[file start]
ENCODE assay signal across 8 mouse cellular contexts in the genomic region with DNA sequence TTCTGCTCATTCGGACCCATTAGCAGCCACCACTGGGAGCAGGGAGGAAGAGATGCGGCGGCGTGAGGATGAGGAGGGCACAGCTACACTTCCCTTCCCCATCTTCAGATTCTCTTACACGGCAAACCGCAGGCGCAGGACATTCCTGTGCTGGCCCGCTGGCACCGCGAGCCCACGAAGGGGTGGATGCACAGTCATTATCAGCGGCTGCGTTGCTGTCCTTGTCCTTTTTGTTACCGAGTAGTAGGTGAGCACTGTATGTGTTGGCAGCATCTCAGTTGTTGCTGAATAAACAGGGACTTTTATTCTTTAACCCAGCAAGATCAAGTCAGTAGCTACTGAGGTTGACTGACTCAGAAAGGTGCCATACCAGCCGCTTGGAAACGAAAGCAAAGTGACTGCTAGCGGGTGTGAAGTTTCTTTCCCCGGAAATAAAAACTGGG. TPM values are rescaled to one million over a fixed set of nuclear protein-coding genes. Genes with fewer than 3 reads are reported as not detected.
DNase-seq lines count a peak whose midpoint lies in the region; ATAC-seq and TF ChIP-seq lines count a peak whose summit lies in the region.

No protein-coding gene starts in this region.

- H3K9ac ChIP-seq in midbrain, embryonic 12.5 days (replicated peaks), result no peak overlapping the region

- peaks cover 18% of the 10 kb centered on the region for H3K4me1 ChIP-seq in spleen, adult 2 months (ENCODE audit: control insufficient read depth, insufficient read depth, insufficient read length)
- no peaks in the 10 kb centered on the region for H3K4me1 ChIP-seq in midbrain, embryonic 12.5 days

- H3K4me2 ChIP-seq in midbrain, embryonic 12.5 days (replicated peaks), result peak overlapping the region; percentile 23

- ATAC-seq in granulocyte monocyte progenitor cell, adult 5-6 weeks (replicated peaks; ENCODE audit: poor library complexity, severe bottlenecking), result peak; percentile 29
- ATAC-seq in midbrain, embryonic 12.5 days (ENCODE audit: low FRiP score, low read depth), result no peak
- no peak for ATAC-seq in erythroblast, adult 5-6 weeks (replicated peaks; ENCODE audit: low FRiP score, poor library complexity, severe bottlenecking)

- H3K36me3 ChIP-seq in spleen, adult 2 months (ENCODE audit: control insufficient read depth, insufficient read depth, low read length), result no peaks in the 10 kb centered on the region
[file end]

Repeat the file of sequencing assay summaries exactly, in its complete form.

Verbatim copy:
ENCODE assay signal across 8 mouse cellular contexts in the genomic region with DNA sequence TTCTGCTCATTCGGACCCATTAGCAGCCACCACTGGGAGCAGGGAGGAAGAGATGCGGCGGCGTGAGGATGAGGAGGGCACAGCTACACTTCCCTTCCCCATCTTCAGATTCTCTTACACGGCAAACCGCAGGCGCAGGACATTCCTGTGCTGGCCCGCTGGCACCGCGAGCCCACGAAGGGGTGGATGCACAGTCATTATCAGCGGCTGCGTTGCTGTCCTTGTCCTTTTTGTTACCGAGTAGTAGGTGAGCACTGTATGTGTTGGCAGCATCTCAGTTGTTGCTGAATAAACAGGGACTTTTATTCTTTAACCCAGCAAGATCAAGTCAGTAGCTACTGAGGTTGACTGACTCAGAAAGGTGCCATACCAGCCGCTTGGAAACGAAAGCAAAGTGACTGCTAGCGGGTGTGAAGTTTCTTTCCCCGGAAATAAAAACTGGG. TPM values are rescaled to one million over a fixed set of nuclear protein-coding genes. Genes with fewer than 3 reads are reported as not detected.
DNase-seq lines count a peak whose midpoint lies in the region; ATAC-seq and TF ChIP-seq lines count a peak whose summit lies in the region.

No protein-coding gene starts in this region.

- H3K9ac ChIP-seq in midbrain, embryonic 12.5 days (replicated peaks), result no peak overlapping the region

- peaks cover 18% of the 10 kb centered on the region for H3K4me1 ChIP-seq in spleen, adult 2 months (ENCODE audit: control insufficient read depth, insufficient read depth, insufficient read length)
- no peaks in the 10 kb centered on the region for H3K4me1 ChIP-seq in midbrain, embryonic 12.5 days

- H3K4me2 ChIP-seq in midbrain, embryonic 12.5 days (replicated peaks), result peak overlapping the region; percentile 23

- ATAC-seq in granulocyte monocyte progenitor cell, adult 5-6 weeks (replicated peaks; ENCODE audit: poor library complexity, severe bottlenecking), result peak; percentile 29
- ATAC-seq in midbrain, embryonic 12.5 days (ENCODE audit: low FRiP score, low read depth), result no peak
- no peak for ATAC-seq in erythroblast, adult 5-6 weeks (replicated peaks; ENCODE audit: low FRiP score, poor library complexity, severe bottlenecking)

- H3K36me3 ChIP-seq in spleen, adult 2 months (ENCODE audit: control insufficient read depth, insufficient read depth, low read length), result no peaks in the 10 kb centered on the region